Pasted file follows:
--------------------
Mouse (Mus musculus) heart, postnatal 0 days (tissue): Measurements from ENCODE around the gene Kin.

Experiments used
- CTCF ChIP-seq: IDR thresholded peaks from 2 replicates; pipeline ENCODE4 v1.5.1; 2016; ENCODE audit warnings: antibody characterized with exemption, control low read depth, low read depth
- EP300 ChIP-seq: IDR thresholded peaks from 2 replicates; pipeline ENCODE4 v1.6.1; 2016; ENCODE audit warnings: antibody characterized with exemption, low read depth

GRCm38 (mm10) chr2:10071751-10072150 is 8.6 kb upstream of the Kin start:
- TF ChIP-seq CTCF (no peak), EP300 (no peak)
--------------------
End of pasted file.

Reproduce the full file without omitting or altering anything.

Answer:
Mouse (Mus musculus) heart, postnatal 0 days (tissue): Measurements from ENCODE around the gene Kin.

Experiments used
- CTCF ChIP-seq: IDR thresholded peaks from 2 replicates; pipeline ENCODE4 v1.5.1; 2016; ENCODE audit warnings: antibody characterized with exemption, control low read depth, low read depth
- EP300 ChIP-seq: IDR thresholded peaks from 2 replicates; pipeline ENCODE4 v1.6.1; 2016; ENCODE audit warnings: antibody characterized with exemption, low read depth

GRCm38 (mm10) chr2:10071751-10072150 is 8.6 kb upstream of the Kin start:
- TF ChIP-seq CTCF (no peak), EP300 (no peak)